A DAY TO REMEMBER

Hawks pummel Buckeyes with historic performance

Messenger photo by Eric Pratt

Hawkeye fans rush the field after Iowa’s upset win over third-ranked Ohio State on Saturday at Kinnick Stadium.

Messenger photo by Eric Pratt Hawkeye fans rush the field after Iowa’s upset win over third-ranked Ohio State on Saturday at Kinnick Stadium.

IOWA CITY — At one point during Iowa’s out-of-body 55-24 dismantling of third-ranked Ohio State on Saturday, my wife turned to me with an incredulous look and said, ”I’ve never seen them do that before.”

She needed to be more specific.

It happened live and in living color right in front of us, though if you asked me to explain the how or the why, I might just shrug my shoulders. Speechless seems to fit the moment well.

A week after we’d decided to take my son to his first live college football game, we were watching the Hawkeyes crack the Buckeyes with such force and efficiency that my 12-year-old empathetically muttered in the second half, ”I’m starting to kind of feel sorry for Ohio State.”

No need, my boy.

This wasn’t a normal trip to Kinnick Stadium for me. While most journalists were perched in their usual spot high above the field or standing next to players and coaches on the sidelines taking pictures, I was watching a college football game from the stands as a neutral observer for the first time in years.

Instead of taking notes, collecting statistics and regurgitating trends, I was experiencing the upset organically, a stone’s throw away from the Iowa student section. Fitting, given the steady, celebratory atmosphere. It felt more like a rock concert than a Big Ten showdown, and we were basically in the middle of the mosh pit.

I had warned my son beforehand that the Hawks were about to take on a true college football giant. Head coach Kirk Ferentz had beaten the Buckeyes just once. Urban Meyer had lost a grand total of ONE Big Ten road game in six years at Ohio State, and just two conference contests in 46 tries overall. Iowa was a 20-plus point underdog at Kinnick, which I’d never seen before.

Long story short, I made sure he enjoyed the pregame energy, knowing it might be the highlight of the day.

Moments later, Amani Hooker returned J.T. Barrett’s pass for a touchdown on the opening snap. And though the Buckeyes hung around for a while (sounds bizarre to say that), the Hawkeyes proved they were simply the better team in all facets and the rout was on.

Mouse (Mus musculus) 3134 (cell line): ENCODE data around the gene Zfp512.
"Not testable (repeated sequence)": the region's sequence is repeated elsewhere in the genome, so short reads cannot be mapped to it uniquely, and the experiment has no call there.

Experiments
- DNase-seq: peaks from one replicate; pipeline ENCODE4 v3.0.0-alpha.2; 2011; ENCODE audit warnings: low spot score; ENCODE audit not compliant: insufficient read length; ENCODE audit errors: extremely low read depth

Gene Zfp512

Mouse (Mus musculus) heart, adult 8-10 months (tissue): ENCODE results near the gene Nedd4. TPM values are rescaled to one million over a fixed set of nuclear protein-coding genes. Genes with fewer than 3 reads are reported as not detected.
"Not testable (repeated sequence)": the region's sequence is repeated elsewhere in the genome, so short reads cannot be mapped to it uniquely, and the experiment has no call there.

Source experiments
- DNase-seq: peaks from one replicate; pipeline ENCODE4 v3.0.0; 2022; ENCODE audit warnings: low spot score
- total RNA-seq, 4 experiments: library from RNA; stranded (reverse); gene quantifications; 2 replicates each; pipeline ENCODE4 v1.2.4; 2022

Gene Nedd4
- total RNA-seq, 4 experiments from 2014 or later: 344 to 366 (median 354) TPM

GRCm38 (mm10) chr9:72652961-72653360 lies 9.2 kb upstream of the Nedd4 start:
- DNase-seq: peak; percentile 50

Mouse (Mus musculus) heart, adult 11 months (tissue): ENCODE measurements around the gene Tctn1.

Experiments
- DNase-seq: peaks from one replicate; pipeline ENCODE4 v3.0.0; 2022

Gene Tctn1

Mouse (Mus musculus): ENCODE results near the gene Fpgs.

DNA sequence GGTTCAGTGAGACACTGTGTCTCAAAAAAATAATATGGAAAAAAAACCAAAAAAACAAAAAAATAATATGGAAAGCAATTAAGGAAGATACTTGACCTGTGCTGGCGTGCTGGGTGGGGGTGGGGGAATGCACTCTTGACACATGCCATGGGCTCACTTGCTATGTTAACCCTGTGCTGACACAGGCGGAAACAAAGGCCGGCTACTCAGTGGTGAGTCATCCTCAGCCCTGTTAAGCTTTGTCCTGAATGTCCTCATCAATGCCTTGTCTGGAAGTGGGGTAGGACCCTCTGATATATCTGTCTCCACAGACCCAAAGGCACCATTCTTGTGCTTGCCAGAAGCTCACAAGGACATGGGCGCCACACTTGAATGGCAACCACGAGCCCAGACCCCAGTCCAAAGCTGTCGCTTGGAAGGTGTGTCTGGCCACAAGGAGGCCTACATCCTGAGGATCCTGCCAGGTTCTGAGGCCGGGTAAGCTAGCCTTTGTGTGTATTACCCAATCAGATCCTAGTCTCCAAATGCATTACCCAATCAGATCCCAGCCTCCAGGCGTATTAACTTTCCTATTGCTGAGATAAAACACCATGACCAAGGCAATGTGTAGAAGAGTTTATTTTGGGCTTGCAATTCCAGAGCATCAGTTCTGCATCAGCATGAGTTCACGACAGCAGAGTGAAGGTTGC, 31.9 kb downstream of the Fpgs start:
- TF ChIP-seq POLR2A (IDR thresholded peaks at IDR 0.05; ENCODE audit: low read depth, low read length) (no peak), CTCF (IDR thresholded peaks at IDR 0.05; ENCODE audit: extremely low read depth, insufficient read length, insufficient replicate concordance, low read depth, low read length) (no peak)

Iowa didn’t just catch some breaks and escape with a victory. This was an all-out drubbing; up front, on the edges, offense, defense, special teams, trick plays, coaching — you name it.

Meanwhile, my son was rolling his eyes at the cautionary advice I’d given him along the way — soaked in conservatism, and the perfect chance to call his old man dead wrong.

There were sights and sounds writers never see from the press box. Complete strangers euphorically hugging each other after SEVEN touchdown blows. Fans taking pictures of the scoreboard for posterity purposes. The real-time preparation and release of rushing the field.

And of course, the Kinnick Stadium ”Wave.”

I’ve been fortunate enough to witness a lot of emotional moments as both a fan and journalist through the years, but this transcends games, wins or even championships. Chills, tears, pride, joy — you name it, this is real life and humanity at its very best. Waving to the kids at Iowa Stead Family Children’s Hospital is a bucket-list sports experience, not for you, but for what you mean to them.

The day — an unprecedented one at Kinnick, for all intents and purposes — was perfectly encapsulated by the tone in Mark Abbott’s voice. When Iowa’s normally-focused public address announcer clicked the microphone on after a fourth-quarter touchdown, his voice cracked in a mix of laughter and disbelief.

”With the score, Iowa 48, Ohio State 17.”

We were all witnessing a historic performance. My wife knew it when she said she’d never seen them do ”that” before, which covered a wide variety of highlight-reel plays. I hadn’t, either.

And the words of wisdom I now have for my son, who will compare every game he sees in person to his first?

Good luck topping that one.

Eric Pratt is Sports Editor at The Messenger. He may be reached afternoons and evenings at 1-800-622-6613, by e-mail at sports@messengernews.net, or on Twitter @MessengerSports

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